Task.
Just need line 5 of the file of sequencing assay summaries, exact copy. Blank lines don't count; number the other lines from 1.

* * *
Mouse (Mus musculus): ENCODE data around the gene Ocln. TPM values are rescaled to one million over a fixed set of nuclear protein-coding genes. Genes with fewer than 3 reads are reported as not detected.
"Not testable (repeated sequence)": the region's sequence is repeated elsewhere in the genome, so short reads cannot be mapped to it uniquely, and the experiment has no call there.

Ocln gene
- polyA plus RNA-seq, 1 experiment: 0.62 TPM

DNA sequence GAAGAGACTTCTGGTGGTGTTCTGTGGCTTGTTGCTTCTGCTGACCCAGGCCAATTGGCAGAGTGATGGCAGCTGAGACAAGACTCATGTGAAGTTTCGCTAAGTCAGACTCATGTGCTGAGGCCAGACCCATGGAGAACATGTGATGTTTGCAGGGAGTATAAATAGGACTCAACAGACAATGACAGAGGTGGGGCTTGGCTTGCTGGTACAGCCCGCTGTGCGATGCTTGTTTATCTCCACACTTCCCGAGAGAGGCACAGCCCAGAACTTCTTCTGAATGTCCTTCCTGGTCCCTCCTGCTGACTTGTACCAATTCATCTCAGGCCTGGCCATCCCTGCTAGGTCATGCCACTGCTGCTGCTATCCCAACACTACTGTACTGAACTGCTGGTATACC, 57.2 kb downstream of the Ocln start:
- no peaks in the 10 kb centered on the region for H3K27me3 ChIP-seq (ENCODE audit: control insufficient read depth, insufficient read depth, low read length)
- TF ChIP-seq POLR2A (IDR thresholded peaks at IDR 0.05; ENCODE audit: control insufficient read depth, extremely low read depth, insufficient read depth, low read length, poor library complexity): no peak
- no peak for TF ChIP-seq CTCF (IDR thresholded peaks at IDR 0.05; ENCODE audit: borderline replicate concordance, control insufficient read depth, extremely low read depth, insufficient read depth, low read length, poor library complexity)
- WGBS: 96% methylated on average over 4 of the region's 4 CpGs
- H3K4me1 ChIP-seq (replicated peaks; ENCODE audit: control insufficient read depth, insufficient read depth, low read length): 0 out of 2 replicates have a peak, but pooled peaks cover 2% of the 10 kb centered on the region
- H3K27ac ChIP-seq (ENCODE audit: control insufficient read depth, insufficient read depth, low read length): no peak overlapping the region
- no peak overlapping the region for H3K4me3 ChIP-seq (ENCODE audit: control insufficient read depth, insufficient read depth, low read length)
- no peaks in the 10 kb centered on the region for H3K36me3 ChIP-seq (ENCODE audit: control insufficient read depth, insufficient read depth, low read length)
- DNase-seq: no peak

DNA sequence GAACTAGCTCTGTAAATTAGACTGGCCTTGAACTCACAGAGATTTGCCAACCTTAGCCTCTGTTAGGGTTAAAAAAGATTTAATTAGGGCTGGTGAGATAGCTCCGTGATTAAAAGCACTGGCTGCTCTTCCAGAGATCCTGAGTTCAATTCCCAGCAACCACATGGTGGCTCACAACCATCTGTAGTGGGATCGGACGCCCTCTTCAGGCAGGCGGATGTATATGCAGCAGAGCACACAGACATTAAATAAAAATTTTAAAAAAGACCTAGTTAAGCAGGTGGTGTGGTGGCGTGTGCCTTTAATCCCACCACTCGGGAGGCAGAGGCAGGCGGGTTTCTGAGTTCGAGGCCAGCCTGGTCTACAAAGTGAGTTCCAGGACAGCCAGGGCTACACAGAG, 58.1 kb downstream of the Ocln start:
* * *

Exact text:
DNA sequence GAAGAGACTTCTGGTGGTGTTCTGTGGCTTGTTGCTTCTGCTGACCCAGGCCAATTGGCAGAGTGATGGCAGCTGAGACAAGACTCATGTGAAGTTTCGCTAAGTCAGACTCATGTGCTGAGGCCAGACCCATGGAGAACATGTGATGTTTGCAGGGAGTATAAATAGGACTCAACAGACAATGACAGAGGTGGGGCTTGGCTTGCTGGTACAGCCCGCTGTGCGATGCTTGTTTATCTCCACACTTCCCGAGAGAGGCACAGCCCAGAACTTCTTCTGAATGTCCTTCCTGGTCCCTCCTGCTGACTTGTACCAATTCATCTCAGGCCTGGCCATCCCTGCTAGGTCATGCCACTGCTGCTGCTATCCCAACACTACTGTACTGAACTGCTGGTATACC, 57.2 kb downstream of the Ocln start: